• Mathura Hawley

change

Updated: Aug 2, 2021


The phone does not ring. The small amount of money from my father’s life is gone, footing the bill for this place."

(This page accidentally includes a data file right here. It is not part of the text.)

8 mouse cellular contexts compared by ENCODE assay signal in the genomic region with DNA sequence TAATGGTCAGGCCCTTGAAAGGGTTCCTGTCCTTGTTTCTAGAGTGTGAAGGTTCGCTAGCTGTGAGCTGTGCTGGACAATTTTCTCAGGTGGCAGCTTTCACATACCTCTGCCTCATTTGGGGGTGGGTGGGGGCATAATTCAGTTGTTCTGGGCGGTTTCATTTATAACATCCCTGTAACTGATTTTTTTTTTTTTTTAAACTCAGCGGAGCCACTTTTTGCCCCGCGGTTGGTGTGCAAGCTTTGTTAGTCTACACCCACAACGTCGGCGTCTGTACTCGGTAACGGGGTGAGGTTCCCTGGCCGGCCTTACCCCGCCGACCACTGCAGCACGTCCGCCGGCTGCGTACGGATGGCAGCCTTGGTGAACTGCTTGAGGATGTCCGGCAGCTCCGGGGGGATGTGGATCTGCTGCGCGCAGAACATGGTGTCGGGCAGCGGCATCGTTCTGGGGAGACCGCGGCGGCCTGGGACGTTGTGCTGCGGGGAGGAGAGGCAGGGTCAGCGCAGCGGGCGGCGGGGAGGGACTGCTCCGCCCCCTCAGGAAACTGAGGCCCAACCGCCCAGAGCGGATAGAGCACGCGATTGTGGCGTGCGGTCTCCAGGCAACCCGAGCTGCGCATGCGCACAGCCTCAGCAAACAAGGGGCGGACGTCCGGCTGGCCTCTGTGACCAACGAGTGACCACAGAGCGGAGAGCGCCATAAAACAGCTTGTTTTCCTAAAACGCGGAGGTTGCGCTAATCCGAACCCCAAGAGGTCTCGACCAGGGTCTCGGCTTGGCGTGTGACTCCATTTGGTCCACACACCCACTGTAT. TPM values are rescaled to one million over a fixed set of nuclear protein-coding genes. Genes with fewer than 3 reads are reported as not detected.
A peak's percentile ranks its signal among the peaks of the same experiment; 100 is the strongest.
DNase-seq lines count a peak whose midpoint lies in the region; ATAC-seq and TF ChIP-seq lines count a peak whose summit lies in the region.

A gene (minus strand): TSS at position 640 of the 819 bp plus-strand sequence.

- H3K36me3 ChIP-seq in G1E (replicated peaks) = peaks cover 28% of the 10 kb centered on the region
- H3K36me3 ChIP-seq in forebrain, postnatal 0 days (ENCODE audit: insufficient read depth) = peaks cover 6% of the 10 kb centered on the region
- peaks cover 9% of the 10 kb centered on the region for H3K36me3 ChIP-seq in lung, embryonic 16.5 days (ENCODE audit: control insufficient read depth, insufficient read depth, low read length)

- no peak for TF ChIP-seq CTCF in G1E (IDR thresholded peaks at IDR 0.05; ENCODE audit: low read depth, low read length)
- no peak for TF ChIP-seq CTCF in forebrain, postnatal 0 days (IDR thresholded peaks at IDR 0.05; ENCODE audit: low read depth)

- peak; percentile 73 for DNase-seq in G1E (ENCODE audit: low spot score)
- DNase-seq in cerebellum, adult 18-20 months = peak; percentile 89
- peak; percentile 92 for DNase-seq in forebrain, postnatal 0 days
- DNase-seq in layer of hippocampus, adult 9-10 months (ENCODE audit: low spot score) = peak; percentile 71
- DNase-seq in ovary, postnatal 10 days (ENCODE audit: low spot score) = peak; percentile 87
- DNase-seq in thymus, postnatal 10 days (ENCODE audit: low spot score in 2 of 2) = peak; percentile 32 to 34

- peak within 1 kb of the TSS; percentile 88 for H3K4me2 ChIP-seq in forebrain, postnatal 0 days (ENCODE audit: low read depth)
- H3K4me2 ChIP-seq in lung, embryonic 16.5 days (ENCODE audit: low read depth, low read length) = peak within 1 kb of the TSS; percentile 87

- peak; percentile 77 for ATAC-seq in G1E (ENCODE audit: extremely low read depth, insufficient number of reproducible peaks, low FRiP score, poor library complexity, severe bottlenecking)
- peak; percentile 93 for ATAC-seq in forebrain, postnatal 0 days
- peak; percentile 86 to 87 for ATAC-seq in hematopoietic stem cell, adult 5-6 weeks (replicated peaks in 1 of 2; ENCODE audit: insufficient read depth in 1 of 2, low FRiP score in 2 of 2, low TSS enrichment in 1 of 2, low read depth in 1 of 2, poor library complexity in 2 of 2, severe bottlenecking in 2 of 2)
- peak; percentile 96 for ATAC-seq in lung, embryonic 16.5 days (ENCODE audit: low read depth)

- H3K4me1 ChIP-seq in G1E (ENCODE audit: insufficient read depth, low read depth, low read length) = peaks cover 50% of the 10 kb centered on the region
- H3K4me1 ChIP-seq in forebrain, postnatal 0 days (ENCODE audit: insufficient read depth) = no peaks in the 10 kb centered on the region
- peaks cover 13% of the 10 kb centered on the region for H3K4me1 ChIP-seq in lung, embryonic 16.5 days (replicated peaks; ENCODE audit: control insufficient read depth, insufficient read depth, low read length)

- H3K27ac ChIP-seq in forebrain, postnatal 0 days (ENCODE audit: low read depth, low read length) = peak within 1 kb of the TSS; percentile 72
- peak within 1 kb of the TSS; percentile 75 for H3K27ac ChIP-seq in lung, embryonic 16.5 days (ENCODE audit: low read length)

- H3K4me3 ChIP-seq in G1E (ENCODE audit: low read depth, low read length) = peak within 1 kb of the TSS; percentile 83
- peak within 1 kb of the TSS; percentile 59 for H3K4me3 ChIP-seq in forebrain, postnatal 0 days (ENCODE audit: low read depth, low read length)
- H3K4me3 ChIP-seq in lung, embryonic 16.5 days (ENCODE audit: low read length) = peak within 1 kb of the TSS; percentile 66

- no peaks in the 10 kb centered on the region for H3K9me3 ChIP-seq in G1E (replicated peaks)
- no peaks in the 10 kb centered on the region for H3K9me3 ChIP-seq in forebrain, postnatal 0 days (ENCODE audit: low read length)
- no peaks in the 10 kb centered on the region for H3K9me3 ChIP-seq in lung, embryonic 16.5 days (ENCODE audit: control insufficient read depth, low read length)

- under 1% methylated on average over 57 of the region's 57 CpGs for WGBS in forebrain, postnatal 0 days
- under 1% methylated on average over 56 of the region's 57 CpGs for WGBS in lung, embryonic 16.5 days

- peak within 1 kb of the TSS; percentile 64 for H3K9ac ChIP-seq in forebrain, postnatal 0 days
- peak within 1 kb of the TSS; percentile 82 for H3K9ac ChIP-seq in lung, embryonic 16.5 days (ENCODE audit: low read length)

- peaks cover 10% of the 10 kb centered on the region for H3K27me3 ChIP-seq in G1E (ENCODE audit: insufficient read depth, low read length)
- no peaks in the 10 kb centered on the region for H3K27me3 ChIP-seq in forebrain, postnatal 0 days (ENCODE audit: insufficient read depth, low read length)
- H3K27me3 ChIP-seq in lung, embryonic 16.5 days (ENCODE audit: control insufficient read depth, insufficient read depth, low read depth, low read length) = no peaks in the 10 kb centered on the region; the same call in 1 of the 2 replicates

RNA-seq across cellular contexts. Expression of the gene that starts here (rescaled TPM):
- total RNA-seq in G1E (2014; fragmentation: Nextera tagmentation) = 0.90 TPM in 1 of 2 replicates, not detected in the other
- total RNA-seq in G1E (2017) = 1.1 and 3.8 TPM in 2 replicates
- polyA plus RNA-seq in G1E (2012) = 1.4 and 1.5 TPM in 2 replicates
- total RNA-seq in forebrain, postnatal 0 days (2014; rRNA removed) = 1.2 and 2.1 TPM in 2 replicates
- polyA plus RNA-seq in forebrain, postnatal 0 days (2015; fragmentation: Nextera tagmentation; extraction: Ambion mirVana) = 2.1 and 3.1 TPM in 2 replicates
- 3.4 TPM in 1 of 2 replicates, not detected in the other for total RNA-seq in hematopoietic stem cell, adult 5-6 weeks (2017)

I wake up on the cracked futon and look up at the ceiling molding that is old, ornate and chipping with cheap paint. I am in this tiny pied-a-terre that will soon function as my home, Rick and I coming to an inevitable end. It has been awhile since I have worked. Last year, I buried my father. I thought having this place would be the conduit to employment, the city renewing my energy and placing me back into the game. But the economy has crashed. The phone does not ring. The small amount of money from my father’s life is gone, footing the bill for this place. Last night I went to the bar on the corner but just stood there, silent, neither single nor partnered. I’m not sure who I am, or what I do. I walk out of the bathroom, pull on shorts and a t-shirt, and slide into my favorite beaten blue converse. I open the kitchen drawer and lift out the bowl of change. I count it into my palm: 25, 50, 75, One, 125, 150 then ten, twenty, thirty more cents. I put the $1.80 in my pocket and open the door, walk down the narrow hallway and out the front to 4th Street. Next door, I hand my change to the same kind girl I see each morning and she hands back a coffee with cream. This is my ritual, and I have enough for two more weeks in the change bowl. After that, if I don’t get work, I will file for bankruptcy. I make a promise to remember the bowl, the coins in it that I worked so hard for, the small moments of happiness that they bring me, and that I will never, ever take them for granted again.


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